It is quite tempting to sit comfortably and think that strength training exercises are needed by body-builders and sportsperson; we do not need them. But ignoring the strength training exercises can prove really fatal for a person with locomotors disability. A person using any type of walking-aids to move around is virtually moving with her hands and torso. Walking with crutches or moving on a (manual) wheelchair both requires strengthened arms and torso. Even if you use battery-operated wheelchair you’ll still need strength in your arms to shift from your chair to bed and vice versa.
Studies have shown that every individual starts losing their bone density gradually once they cross their teenage. The rate of decreasing bone density is even higher in persons with locomotors disability. But this gradual loss of bone density can be actually reversed if the person starts some strength training exercises.
I can vow upon the fact that strength training exercises increase our bone density as I’m not saying this based on literature read somewhere. I was on a daily dose of calcium supplements because of osteoporosis (severe loss of bone density). A day without calcium supplement meant some days of pain and more than often a cracked or broken bone. Today I need those calcium supplements once a week just because of the strength training program I joined last year.
What are Strength Training Exercises?
Strength training exercises are meant to strengthen the body. Prima facie they appear to be working on strengthening muscles but they also strengthen our bones. These exercises are done using free weights or dumbbells. These are types of anaerobic exercises. These exercises are not as simple as the aerobic exercises and so they require guidance and supervision of a trainer at least in the early phase.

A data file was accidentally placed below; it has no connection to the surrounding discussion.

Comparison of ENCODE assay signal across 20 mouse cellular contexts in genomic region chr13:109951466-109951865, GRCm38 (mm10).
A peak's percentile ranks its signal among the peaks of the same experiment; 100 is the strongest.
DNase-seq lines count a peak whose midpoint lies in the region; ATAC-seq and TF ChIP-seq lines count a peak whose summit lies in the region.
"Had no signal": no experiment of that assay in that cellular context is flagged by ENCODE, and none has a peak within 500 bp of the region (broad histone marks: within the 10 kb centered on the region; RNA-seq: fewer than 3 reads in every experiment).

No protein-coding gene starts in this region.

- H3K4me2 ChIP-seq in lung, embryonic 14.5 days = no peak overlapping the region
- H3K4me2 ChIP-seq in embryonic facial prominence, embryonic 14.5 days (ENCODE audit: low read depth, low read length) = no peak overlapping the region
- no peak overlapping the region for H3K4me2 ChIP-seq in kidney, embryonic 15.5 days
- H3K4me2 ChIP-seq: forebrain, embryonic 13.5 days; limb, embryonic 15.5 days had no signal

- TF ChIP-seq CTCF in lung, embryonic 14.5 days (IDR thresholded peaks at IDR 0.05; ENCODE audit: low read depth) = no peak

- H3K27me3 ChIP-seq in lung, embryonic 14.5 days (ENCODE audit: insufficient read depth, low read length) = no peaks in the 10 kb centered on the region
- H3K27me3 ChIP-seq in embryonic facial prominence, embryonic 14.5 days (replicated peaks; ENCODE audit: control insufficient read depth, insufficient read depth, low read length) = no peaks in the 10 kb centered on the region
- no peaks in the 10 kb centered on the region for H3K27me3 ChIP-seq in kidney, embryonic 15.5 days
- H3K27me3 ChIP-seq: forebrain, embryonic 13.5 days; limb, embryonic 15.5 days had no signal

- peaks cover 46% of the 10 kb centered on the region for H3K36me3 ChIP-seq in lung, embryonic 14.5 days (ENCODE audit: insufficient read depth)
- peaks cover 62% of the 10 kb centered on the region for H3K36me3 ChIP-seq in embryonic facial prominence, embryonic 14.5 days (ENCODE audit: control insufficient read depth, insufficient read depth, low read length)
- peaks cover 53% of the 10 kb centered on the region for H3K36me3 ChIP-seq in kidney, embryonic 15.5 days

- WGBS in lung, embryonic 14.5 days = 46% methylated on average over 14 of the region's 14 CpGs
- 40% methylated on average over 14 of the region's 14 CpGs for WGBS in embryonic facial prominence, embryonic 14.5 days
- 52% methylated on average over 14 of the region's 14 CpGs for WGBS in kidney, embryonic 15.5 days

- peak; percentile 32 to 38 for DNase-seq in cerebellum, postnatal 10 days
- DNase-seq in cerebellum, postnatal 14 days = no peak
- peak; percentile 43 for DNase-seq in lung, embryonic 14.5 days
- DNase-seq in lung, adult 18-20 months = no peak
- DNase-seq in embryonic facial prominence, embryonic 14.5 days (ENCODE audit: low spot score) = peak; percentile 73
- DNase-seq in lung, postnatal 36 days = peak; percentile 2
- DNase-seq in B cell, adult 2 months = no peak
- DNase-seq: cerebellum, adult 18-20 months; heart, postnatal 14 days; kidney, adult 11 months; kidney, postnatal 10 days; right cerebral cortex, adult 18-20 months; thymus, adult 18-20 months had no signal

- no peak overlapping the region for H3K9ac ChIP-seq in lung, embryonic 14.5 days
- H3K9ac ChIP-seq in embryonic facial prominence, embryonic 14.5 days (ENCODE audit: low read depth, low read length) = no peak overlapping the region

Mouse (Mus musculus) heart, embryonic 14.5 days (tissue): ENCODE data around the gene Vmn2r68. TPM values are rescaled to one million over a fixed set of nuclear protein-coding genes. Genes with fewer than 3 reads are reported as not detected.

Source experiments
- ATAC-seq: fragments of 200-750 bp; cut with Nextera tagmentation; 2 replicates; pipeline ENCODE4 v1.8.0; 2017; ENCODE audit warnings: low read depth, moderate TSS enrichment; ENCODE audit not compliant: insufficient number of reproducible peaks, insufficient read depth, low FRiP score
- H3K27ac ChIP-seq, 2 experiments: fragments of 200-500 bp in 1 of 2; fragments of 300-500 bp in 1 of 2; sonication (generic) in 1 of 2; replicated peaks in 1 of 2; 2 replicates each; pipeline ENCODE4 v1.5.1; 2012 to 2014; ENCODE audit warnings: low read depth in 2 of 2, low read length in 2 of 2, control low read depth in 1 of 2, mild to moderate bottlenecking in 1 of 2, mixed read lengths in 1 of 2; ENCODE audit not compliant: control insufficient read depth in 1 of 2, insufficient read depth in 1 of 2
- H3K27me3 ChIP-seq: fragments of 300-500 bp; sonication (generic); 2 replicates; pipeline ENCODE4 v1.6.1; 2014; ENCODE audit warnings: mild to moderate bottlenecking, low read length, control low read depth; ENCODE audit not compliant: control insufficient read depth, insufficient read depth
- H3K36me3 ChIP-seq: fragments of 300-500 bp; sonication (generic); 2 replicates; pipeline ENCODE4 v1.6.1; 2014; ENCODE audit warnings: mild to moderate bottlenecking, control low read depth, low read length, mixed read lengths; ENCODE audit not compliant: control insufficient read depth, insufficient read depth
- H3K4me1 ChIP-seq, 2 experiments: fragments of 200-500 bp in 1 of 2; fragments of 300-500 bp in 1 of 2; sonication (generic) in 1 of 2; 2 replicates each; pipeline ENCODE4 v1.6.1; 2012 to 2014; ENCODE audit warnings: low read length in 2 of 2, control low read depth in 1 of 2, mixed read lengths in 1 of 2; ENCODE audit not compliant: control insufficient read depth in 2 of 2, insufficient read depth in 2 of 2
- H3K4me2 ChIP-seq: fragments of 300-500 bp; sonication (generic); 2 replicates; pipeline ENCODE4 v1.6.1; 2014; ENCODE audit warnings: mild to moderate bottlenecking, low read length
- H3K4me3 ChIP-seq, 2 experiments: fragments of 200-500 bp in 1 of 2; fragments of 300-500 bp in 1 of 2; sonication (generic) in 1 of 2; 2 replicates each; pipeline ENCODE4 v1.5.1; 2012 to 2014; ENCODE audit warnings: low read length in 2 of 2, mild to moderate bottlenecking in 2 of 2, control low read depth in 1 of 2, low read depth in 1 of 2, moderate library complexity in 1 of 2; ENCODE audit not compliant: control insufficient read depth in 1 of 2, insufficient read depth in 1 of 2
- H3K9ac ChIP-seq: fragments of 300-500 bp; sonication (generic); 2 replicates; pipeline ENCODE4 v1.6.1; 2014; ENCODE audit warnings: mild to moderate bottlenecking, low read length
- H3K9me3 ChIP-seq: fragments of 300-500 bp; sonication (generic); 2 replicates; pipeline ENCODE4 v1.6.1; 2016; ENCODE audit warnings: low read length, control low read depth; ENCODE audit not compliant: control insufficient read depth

Misconceptions about Strength Training exercises
There are some misconceptions about strength training exercises due to which many people are reluctant in adopting them as a part of their daily fitness routine. Before proceeding to any further details about strength training exercises let me clear some of the common misconceptions so that you can mentally prepare yourself for building strength.
Misconception: Strength-training exercises are for body-builders and sportspersons
Fact: Sportspersons and body-builders do require strength training exercises but it is not exclusive for them. Just like aerobic exercises strength-training exercises vary in their intensity and can be modified according to the power and need of the persons. It is sort of mandatory for persons with locomotors disability to restrict deterioration in physical power.
Misconception: Females should not go for lifting weights else their body end up looking masculine
Fact: Strength-training exercises are good for maintaining body shape regardless of a person’s gender. If a sportswoman’s body shape looks masculine to you then remember she got it after years of intense practice. You are not getting to see even one-tenth of that transformation in your body unless you indulge in intensive strength training sessions.
Misconception: You need to eat like a glutton when you are on strength training
Fact: A good diet is mandatory for every individual. If you are already eating appropriately according to your body needs; you do not need to increase your diet just because you are adding some sets of strength-training exercises in your fitness routine. You’ll certainly need to add too much to your diet chart if you are aiming to be the next Bahubali though.
Benefits of Strength Training Exercises